And finally, it’s about the happiness and wellbeing of our teams. How can you expect women in your team to be happy and productive when there’s widespread inequality in the very industry they operate in? I very much believe that happy, healthy teams deliver great business results, so beyond doing the right thing – it’s sensible to look after the wellbeing of your employees.

So far, the industry has launched a number of campaigns raising awareness of inequality in the industry, but as BrewDog learned – if you don’t back up your campaign with authentically fair business practices, then it won’t be long before you’re called out. Tangible change is what’s required here, I think the awareness exercise has done its job.

If you’re a business, I believe change begins when you speak to your team. That’s how we inform our business practices and ongoing improvement – by asking questions and learning from the people who make up our business. And we’ll be doing that again off the back of this research. There’s always room for improvement, and I’ll be going back to my own business, speaking to my own team, and changing what I can to make a difference.

If you want honest answers, you need to make sure your environment is open, transparent, and supportive. And I’ll be revisiting that too. You also need to have appropriate safeguarding procedures in place, especially when you have teams that are attending events. Alcohol-infused, late night events are more common in our industry than most, so making sure you have processes where team members work together and look out for each other can go some way to safeguarding people in our industry.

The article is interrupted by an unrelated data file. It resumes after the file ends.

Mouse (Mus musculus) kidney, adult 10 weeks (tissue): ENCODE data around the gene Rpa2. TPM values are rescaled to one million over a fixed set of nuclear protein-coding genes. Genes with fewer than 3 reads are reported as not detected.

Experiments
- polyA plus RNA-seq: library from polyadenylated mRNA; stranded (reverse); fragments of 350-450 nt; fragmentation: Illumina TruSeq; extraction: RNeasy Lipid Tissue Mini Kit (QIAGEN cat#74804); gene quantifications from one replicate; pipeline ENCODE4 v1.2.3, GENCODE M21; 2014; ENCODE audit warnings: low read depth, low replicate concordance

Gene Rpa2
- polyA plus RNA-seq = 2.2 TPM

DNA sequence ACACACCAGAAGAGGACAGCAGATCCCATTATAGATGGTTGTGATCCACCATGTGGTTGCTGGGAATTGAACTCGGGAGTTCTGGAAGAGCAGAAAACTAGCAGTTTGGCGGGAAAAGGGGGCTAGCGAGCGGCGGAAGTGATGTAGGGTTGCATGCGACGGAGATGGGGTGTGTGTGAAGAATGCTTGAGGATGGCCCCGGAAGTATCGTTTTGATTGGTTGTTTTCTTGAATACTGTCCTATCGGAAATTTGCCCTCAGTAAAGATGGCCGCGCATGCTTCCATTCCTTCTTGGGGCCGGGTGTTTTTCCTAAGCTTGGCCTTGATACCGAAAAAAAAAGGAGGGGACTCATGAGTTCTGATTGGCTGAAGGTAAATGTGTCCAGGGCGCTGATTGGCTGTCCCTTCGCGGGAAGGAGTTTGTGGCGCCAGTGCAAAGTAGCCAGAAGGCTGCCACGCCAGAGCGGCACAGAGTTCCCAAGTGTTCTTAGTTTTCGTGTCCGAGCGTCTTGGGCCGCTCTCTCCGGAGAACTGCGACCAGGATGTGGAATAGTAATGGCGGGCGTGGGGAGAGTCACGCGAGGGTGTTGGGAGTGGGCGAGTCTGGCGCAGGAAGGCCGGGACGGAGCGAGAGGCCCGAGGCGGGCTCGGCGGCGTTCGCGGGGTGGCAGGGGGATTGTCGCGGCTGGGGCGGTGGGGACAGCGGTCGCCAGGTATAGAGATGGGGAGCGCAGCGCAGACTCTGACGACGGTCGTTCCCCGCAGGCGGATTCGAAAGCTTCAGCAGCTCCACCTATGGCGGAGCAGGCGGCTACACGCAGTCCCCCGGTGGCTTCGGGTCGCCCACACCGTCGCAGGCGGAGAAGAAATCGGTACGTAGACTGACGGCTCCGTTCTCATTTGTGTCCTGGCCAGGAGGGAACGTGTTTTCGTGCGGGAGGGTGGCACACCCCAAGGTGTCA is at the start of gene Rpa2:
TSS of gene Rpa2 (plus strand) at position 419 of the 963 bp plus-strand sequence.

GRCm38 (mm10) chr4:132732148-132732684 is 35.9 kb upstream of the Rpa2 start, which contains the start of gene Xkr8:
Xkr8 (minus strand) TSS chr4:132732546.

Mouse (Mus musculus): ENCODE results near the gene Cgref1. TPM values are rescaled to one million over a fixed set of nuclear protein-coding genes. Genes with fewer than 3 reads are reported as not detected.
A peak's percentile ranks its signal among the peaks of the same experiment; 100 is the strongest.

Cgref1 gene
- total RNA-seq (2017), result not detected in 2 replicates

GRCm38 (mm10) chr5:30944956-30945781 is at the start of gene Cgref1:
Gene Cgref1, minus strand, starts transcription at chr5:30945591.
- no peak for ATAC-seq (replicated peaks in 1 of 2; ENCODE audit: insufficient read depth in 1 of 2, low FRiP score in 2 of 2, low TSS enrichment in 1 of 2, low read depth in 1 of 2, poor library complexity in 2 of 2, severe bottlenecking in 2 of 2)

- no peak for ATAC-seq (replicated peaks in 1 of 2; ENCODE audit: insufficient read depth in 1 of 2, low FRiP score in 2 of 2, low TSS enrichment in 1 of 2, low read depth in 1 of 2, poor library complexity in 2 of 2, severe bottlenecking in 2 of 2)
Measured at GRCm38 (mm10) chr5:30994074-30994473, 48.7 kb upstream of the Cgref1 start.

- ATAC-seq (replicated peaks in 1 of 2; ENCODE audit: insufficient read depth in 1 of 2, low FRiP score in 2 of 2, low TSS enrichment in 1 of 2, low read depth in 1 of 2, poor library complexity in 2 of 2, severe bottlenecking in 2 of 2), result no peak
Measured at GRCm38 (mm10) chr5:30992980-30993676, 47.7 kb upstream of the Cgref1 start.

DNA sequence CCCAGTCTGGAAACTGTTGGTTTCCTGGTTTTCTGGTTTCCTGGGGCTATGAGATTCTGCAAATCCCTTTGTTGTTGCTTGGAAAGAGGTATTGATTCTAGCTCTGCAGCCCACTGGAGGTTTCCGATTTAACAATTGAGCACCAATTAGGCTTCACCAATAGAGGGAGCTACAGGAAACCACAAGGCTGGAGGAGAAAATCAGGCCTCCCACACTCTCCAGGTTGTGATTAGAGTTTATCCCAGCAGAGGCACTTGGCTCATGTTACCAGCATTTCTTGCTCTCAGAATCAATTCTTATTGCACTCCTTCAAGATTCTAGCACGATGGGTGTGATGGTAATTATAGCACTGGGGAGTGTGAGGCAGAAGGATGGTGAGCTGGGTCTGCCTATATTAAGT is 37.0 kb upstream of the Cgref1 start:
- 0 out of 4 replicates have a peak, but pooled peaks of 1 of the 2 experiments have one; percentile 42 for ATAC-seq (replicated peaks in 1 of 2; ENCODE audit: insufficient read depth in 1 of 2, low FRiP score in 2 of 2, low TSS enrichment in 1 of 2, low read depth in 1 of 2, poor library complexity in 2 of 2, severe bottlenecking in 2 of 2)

It's time for us all to be introspective. We need to ask women in our businesses what they need, what the state of play really looks like to them, and then change accordingly. We can take a lead from women-founded businesses in the industry, of which there are a good number. How are they doing things? I’ll be looking to learn from them.

Becky Paskin, talented whisky professional and Founder of OurWhisky has been trying to tell us about inequality in the industry for a long time now. And this piece of research, and the sobering realization it’s brought about, will hopefully – finally – get people to listen up. Honing in on whisky as a category, there’s clearly lots that needs to be done. One final conclusion the study drew was that 81% of women in whisky were asked “if they actually like whisky” while at work or making a purchase. Proof that the old-fashioned attitudes around whisky drinker demographics still very much exist.

What does the future look like? Well, if we all get our finger out, we eradicate sexism within our businesses and safeguard our employees with appropriate practices to stamp out harassment in the workplace. From a wider perspective, we become an industry of choice for women, because they know that this is a sector where they have equal opportunity, equal support, and equal respect. It’s not going to be easy, but it’s shameful that we’ve still not managed to get this right. It’s time to ensure we all take a look inward and make the change.

Nick Gillett is MD at spirits specialist Mangrove Global